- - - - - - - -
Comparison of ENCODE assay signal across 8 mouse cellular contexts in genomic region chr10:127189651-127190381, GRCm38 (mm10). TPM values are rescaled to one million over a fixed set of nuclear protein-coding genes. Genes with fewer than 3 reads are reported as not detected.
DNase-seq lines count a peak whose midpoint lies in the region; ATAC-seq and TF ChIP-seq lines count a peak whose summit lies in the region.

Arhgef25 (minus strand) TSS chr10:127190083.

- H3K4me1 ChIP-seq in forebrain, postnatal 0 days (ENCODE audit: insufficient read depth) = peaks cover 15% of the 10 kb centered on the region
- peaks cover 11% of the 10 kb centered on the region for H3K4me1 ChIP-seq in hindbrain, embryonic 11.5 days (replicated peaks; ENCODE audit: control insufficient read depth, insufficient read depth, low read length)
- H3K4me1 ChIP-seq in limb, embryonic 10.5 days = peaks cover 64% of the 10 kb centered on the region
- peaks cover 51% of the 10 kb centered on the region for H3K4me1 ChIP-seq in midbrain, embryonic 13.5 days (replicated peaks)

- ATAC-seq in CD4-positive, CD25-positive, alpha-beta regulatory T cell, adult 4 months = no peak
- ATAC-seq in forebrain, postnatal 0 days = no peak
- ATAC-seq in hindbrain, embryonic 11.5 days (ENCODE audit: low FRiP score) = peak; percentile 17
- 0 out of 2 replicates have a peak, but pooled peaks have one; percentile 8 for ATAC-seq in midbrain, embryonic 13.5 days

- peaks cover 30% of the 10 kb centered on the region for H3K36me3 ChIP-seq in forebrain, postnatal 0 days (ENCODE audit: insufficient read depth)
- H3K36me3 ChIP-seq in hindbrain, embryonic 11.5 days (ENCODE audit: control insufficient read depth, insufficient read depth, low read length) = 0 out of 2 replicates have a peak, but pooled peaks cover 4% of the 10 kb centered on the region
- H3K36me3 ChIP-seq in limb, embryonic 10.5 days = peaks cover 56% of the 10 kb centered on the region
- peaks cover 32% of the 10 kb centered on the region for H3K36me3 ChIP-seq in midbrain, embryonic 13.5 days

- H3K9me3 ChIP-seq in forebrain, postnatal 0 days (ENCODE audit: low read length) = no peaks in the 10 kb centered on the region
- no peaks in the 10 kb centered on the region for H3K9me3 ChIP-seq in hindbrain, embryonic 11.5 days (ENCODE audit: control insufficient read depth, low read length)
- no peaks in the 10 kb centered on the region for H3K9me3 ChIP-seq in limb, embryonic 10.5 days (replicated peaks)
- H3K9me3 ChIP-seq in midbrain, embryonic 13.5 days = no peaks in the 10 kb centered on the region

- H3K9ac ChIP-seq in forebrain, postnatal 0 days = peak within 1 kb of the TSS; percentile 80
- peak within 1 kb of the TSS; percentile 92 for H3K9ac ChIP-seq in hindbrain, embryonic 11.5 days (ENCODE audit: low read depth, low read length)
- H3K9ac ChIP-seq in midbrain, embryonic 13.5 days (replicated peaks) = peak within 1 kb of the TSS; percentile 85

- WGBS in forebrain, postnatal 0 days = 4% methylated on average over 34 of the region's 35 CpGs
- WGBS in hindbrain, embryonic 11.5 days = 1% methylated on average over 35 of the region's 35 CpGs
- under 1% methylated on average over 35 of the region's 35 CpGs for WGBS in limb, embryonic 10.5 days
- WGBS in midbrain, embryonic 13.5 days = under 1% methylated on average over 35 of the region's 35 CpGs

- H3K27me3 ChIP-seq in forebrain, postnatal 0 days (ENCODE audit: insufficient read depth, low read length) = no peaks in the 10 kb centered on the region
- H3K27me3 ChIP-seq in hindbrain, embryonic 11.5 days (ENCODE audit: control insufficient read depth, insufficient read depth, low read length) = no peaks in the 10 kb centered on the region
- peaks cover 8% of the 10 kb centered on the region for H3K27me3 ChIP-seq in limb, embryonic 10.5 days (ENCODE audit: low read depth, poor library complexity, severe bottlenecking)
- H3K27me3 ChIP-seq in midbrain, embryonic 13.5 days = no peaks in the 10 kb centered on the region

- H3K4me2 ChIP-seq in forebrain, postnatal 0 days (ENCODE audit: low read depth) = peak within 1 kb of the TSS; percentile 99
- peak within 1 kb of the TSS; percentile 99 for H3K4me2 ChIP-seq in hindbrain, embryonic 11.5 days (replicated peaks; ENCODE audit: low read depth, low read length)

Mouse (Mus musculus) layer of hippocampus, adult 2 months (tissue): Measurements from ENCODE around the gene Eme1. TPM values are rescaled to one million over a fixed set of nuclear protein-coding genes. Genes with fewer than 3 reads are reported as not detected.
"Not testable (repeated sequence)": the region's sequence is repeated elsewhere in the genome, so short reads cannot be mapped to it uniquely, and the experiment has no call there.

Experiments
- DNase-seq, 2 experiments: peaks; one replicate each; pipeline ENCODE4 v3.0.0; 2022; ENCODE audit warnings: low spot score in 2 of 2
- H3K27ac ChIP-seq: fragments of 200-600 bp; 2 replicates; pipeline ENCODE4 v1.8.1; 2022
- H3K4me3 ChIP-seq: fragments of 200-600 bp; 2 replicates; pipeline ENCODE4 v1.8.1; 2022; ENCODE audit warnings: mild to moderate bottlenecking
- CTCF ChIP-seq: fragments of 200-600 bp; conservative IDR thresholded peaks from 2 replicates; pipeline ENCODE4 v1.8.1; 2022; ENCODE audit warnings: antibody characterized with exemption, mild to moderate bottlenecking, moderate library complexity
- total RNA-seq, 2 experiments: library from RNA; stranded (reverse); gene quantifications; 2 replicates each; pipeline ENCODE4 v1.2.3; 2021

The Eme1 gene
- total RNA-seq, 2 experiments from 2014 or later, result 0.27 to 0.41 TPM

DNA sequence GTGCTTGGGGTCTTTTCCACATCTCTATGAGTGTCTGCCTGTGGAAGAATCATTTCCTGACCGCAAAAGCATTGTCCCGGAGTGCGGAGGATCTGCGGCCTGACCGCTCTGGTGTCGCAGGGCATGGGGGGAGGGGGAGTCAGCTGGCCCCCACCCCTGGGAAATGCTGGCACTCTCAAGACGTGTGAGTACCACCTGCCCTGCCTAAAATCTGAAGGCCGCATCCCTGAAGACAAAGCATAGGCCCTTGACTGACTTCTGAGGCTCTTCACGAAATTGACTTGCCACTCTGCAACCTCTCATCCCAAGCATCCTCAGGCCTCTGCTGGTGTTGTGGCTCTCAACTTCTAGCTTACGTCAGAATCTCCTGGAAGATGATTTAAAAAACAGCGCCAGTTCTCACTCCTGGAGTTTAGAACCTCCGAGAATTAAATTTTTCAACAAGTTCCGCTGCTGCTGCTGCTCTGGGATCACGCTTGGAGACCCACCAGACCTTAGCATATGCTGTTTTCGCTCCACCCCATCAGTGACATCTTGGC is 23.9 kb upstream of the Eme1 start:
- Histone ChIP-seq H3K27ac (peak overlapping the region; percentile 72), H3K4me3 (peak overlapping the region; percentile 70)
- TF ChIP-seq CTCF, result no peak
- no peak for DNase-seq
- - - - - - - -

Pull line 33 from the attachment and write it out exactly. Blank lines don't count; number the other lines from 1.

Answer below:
Mouse (Mus musculus) layer of hippocampus, adult 2 months (tissue): Measurements from ENCODE around the gene Eme1. TPM values are rescaled to one million over a fixed set of nuclear protein-coding genes. Genes with fewer than 3 reads are reported as not detected.